May 20, 2012 at 7:55 am #1290105
Well, finally found some extra time yesterday to sew together the quilt I've been meaning to make for some time. I wanted something that would be a versatile bag, that I could use for all 3 seasons.
I decided to just sew my own, and went with Thru-Hikers kit. With 12oz of 900 fill down, I was expecting this to be good to at least 20 degrees.
Dimensions of the quilt when layed flat before stuffing was 84"x52"x40". At 6'0, I wanted to make sure that after the drawcord footbox was pulled tight, I would still have room to pull the quilt over my head.
Sewing was not too hard. I have to admit, the though of sewing a down quilt sounded hard at first, but a little reading went a long way, and I had no problems sewing. Baffles are tedious, but made a lot faster by the technique outlined here: http://www.youtube.com/watch?v=TQm2y3bQ9tg
Baffles were sewed to have a finished height of 2.25in, and stuffing was calculated at 2.75 in, making for roughly a 20% overstuff. Omni-tape is used for the footbox and head closures. Drawcords run through both the top and bottom.
I was very happy with how it turned out. When layed flat, loft is a whopping 3 inches in some places, although I would say in most places it is 2.5. This should get me to 20 degrees with no problem at all. I'm a warm sleeper, and I expect that with the proper pad, 15 degrees would not be out of reach with loft like that.
Finished weight is 18oz in the cuben stuff sack. It stuffs down to a ~14"X10" stuff sack quite easily, without compacting the down too much. I dont like the compression sacks that turn bags into rocks, I want this bag to last for a long time.
M50 is a great fabric, and once again makes me like it even more. A downproof fabric that weighs .69oz a yard is amazing. To top it all off, M50 is very very water resistant, which should help protect the bag even more. I probably could have used a little less down (9oz) and saved a few ounces on the finished weight, but I wanted something I could take earlier in the spring and late in the fall, and I figured if I could have one bag that could do it all, I'd prefer that over two different bags.
Finally, some pictures. I apologize beforehand for the bad quality of the pics, they are from my phone.May 20, 2012 at 8:03 am #1879432
@rangymouseLocale: Blue Ridge Mtns.
Think you'll still be able to sleep under that warm beast during warmer weather? Or is it just for colder nights?May 20, 2012 at 9:02 am #1879445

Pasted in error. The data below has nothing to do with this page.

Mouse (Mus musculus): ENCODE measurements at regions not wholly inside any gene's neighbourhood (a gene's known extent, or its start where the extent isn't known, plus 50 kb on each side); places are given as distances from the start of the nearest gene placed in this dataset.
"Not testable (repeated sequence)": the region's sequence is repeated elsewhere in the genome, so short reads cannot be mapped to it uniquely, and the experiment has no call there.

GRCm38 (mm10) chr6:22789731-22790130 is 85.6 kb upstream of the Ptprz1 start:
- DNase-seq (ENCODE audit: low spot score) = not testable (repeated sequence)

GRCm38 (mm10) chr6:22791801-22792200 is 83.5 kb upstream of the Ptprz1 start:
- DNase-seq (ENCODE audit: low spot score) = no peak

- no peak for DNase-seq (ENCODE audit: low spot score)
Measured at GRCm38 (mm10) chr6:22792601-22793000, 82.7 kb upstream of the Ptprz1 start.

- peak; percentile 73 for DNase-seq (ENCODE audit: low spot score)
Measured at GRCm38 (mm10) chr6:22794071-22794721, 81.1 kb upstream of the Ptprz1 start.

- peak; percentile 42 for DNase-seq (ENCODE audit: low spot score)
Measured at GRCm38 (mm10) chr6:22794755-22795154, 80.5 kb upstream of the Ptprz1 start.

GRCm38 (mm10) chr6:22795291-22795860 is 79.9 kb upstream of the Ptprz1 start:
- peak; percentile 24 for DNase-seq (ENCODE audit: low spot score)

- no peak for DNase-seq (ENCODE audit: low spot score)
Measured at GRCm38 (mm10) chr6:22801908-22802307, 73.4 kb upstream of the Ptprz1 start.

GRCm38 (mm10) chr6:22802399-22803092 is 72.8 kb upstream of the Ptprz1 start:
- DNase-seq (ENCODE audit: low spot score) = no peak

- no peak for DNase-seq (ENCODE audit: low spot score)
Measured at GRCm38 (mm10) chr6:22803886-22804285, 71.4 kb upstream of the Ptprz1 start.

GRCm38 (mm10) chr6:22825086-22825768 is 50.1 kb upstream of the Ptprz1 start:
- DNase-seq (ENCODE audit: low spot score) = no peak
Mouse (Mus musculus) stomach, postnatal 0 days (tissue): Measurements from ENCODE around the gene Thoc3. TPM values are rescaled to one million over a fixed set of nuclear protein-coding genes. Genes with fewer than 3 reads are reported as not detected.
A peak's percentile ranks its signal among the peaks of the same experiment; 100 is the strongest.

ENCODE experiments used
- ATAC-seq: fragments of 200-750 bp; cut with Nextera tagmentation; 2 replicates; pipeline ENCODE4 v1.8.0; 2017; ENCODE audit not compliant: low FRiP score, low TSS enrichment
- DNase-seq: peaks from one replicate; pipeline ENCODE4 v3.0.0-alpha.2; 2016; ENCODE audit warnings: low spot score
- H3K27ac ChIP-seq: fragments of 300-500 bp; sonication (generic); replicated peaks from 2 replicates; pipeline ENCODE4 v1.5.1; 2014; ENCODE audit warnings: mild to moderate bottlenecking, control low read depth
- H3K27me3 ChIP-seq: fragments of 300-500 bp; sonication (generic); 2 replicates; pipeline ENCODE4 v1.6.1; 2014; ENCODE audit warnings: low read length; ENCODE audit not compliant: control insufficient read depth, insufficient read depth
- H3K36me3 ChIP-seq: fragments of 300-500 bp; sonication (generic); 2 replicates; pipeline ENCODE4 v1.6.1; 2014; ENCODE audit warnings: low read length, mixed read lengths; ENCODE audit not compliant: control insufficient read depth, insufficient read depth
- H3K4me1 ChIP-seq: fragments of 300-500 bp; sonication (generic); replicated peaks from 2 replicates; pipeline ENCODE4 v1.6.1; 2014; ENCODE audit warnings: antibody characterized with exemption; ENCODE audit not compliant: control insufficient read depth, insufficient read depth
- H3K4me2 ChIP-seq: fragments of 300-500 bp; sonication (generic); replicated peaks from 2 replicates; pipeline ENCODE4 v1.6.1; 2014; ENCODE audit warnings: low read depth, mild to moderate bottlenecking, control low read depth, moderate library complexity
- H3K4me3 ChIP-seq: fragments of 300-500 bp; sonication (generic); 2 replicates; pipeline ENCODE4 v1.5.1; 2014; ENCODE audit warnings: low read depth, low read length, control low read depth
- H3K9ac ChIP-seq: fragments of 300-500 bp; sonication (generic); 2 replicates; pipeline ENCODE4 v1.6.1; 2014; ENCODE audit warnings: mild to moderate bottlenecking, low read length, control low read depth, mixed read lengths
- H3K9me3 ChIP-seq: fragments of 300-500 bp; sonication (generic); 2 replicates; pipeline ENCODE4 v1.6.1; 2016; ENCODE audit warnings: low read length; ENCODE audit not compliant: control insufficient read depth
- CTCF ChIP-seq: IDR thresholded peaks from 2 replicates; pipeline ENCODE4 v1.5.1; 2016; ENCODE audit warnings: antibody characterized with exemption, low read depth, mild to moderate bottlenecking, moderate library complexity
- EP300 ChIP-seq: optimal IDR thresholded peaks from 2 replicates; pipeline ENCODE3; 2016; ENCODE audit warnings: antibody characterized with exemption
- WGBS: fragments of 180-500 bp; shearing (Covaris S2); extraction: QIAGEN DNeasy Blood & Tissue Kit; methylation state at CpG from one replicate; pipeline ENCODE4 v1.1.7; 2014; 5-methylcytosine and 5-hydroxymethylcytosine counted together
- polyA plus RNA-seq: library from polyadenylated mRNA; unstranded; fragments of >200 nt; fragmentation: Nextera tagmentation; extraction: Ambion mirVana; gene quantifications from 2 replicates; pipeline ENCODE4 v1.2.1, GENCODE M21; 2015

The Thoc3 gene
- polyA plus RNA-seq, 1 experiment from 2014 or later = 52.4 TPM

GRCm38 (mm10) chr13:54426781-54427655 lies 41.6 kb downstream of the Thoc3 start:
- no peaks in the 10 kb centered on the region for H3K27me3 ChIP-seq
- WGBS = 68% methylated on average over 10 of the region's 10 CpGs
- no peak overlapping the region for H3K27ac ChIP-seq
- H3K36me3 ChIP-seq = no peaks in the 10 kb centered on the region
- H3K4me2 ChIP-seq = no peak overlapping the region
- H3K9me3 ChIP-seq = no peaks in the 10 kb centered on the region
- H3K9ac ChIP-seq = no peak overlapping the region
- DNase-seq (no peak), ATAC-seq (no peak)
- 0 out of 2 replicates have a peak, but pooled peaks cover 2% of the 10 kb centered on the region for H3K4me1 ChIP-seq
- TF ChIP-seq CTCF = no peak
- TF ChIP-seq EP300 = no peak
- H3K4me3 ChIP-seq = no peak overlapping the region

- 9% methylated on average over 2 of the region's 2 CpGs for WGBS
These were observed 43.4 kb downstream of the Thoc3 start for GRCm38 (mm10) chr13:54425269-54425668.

That's actually what I'm wondering as well. I decided to go with the drawcord footbox, I figure in warmer weather (warmest it ever gets at night where I backpack is 40-45) I'll just undo the footbox and lay it like a blanket on top of me.May 20, 2012 at 12:40 pm #1879520
@kalebcLocale: South West
Looks great. Few Q's. So what's the deal with the no see um baffles that people do? Any purpose? Could your quilt be made without using a vacume for the down?May 20, 2012 at 12:51 pm #1879524
@retiredjerryLocale: Oregon and Washington
I've done down garment.
You need to weigh down for each baffle so it is uniformily lofted
I just grab down from weighing container with my hand and compress into a ball, grab down between fingers with other hand, stuff into baffle, push further into baffle with rod
Vacuum system would maybe be better if you had a lot to do? But for just one or a couple garments by hand is fine? Maybe by hand is fine even for large number of garments?May 20, 2012 at 6:45 pm #1879605
Like Jerry said, the baffles just keep the loft at a uniform height. Without them, the down would clump into piles and create cold spots.
I didn't use a vacuum for this project. Just stuffed it by hand. I put the entire bag of down on the scale, and calculated how many grams were needed in each baffle. I then just subtracted the amount needed for each baffle from the total weight of the bag the down came in. Yeah, it was a little messy, but I wasn't even being particularly careful, and all the down I swept off of the floor only weighed about 2 grams. Just make sure that all windows/doors are closed in the room you are stuffing in, and you will be fine.May 20, 2012 at 6:48 pm #1879606
@retiredjerryLocale: Oregon and Washington
Breath very slowly
Move your hands very slowly
You must be logged in to reply to this topic.